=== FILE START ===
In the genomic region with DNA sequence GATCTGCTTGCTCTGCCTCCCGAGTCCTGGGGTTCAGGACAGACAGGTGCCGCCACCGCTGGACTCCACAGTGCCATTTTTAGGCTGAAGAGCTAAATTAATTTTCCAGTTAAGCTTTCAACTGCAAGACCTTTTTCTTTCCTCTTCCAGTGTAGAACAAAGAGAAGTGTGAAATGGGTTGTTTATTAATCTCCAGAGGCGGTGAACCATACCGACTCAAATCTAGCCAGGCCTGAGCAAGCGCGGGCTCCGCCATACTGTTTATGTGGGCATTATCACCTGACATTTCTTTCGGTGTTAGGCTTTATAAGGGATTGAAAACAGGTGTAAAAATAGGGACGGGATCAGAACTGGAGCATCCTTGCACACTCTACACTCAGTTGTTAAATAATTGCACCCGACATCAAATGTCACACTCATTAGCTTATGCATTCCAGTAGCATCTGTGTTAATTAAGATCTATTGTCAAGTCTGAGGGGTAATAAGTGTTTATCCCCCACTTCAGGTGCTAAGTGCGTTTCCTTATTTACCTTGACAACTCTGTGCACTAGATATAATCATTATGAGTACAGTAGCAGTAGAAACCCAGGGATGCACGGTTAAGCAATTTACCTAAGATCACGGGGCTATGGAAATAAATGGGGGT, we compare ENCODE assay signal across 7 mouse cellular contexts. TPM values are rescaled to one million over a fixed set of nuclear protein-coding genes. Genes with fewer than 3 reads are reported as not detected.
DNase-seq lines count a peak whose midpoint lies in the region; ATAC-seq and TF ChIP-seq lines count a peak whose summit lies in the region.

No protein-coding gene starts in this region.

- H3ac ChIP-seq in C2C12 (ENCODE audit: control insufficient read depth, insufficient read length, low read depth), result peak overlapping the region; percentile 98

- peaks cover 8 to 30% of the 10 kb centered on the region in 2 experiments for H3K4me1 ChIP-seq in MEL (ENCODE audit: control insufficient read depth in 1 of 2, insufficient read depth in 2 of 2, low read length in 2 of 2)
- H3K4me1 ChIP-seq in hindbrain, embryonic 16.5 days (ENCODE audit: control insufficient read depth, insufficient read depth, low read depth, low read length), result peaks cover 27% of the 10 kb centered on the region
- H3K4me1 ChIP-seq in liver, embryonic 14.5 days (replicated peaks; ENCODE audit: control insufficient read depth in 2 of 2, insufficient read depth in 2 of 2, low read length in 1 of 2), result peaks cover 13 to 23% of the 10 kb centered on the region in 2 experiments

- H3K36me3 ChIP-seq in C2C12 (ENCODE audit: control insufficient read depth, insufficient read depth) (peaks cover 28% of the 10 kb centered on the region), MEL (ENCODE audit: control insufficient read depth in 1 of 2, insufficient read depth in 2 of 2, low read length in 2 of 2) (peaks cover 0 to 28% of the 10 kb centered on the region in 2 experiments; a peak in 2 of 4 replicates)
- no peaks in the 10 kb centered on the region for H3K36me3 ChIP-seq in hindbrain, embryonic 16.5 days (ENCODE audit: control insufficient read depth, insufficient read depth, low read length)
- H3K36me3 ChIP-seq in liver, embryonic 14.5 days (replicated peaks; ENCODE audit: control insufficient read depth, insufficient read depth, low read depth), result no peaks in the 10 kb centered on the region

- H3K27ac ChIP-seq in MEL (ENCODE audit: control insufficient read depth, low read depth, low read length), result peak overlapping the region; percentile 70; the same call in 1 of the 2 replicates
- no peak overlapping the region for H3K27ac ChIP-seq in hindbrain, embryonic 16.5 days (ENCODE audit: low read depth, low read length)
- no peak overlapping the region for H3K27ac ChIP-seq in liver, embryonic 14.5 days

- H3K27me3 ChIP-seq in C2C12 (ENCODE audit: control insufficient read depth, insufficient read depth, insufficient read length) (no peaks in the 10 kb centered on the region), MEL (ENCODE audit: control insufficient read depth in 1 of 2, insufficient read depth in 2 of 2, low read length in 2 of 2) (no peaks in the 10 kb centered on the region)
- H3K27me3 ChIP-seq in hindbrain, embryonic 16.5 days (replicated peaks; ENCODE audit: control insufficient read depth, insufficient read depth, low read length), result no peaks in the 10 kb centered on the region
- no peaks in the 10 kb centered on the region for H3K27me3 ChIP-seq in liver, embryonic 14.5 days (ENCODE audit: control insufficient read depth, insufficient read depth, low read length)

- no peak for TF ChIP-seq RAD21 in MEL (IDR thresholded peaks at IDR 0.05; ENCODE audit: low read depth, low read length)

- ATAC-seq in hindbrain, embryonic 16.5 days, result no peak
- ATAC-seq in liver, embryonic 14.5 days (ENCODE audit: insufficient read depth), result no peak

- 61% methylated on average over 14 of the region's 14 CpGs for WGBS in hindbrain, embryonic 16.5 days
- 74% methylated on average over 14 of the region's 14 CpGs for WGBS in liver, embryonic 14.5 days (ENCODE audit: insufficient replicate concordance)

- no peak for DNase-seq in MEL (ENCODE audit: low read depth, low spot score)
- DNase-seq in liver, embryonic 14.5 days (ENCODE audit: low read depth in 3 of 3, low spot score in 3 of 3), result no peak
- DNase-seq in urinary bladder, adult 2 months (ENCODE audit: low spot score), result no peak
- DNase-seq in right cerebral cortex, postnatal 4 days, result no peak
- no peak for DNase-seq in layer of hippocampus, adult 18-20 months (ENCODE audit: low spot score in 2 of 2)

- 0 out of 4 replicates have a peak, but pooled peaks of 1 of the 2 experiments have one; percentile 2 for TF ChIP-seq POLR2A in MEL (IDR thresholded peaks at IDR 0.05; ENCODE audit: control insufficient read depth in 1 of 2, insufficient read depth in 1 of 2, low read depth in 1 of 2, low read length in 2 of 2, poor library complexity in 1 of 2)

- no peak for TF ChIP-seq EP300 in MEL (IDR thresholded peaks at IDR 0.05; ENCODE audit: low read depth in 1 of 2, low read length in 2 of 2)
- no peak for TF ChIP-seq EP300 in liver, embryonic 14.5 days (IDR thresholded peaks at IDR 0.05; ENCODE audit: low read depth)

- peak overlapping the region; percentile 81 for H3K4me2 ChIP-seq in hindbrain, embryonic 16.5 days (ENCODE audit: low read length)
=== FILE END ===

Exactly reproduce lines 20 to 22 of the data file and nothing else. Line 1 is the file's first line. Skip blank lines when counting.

- 61% methylated on average over 14 of the region's 14 CpGs for WGBS in hindbrain, embryonic 16.5 days
- 74% methylated on average over 14 of the region's 14 CpGs for WGBS in liver, embryonic 14.5 days (ENCODE audit: insufficient replicate concordance)

- no peak for DNase-seq in MEL (ENCODE audit: low read depth, low spot score)